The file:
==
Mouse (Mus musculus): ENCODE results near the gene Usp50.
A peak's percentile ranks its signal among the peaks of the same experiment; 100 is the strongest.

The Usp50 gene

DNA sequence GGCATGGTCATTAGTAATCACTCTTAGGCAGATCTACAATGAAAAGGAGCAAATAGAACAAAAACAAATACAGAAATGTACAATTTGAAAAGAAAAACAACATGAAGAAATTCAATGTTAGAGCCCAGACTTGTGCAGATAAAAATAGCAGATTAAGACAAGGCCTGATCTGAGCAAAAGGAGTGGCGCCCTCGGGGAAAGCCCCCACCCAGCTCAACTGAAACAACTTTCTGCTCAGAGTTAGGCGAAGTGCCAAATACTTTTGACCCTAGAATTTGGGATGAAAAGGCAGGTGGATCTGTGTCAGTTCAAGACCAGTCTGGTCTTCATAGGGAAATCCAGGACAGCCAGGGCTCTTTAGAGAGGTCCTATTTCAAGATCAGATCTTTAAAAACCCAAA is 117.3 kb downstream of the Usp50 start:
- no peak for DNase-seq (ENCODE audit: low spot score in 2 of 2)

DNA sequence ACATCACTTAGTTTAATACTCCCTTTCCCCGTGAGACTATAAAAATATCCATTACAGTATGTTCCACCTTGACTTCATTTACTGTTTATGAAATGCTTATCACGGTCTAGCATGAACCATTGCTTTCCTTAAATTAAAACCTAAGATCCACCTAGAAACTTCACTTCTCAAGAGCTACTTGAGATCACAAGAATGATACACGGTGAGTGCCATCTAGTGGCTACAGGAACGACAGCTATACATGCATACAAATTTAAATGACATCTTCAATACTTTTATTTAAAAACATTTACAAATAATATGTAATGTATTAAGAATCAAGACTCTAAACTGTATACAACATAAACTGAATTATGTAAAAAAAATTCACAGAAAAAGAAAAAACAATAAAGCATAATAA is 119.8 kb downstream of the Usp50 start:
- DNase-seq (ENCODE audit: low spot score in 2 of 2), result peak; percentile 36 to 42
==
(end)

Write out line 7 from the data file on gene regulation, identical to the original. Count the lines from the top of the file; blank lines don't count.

- DNase-seq (ENCODE audit: low spot score in 2 of 2), result peak; percentile 36 to 42